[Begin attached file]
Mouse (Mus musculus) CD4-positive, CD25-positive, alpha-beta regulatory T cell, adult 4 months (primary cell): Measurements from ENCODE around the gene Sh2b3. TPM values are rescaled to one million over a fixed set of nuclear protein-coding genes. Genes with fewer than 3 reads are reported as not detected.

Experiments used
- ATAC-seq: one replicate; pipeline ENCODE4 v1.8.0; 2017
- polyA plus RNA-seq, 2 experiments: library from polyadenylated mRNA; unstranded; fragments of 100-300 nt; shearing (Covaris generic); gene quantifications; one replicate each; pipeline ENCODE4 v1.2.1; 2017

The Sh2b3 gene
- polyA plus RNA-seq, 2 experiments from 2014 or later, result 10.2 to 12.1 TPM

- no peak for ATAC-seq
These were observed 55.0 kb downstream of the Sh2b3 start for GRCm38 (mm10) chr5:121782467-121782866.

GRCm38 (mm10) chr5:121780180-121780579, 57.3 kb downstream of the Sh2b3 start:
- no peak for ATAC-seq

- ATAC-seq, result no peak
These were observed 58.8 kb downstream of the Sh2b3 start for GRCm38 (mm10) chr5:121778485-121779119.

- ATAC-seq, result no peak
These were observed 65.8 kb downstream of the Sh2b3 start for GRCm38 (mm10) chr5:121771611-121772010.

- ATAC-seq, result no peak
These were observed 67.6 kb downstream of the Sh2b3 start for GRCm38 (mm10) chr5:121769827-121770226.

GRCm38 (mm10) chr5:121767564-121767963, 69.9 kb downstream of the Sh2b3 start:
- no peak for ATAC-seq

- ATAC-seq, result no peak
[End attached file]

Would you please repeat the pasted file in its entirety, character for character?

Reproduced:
Mouse (Mus musculus) CD4-positive, CD25-positive, alpha-beta regulatory T cell, adult 4 months (primary cell): Measurements from ENCODE around the gene Sh2b3. TPM values are rescaled to one million over a fixed set of nuclear protein-coding genes. Genes with fewer than 3 reads are reported as not detected.

Experiments used
- ATAC-seq: one replicate; pipeline ENCODE4 v1.8.0; 2017
- polyA plus RNA-seq, 2 experiments: library from polyadenylated mRNA; unstranded; fragments of 100-300 nt; shearing (Covaris generic); gene quantifications; one replicate each; pipeline ENCODE4 v1.2.1; 2017

The Sh2b3 gene
- polyA plus RNA-seq, 2 experiments from 2014 or later, result 10.2 to 12.1 TPM

- no peak for ATAC-seq
These were observed 55.0 kb downstream of the Sh2b3 start for GRCm38 (mm10) chr5:121782467-121782866.

GRCm38 (mm10) chr5:121780180-121780579, 57.3 kb downstream of the Sh2b3 start:
- no peak for ATAC-seq

- ATAC-seq, result no peak
These were observed 58.8 kb downstream of the Sh2b3 start for GRCm38 (mm10) chr5:121778485-121779119.

- ATAC-seq, result no peak
These were observed 65.8 kb downstream of the Sh2b3 start for GRCm38 (mm10) chr5:121771611-121772010.

- ATAC-seq, result no peak
These were observed 67.6 kb downstream of the Sh2b3 start for GRCm38 (mm10) chr5:121769827-121770226.

GRCm38 (mm10) chr5:121767564-121767963, 69.9 kb downstream of the Sh2b3 start:
- no peak for ATAC-seq

- ATAC-seq, result no peak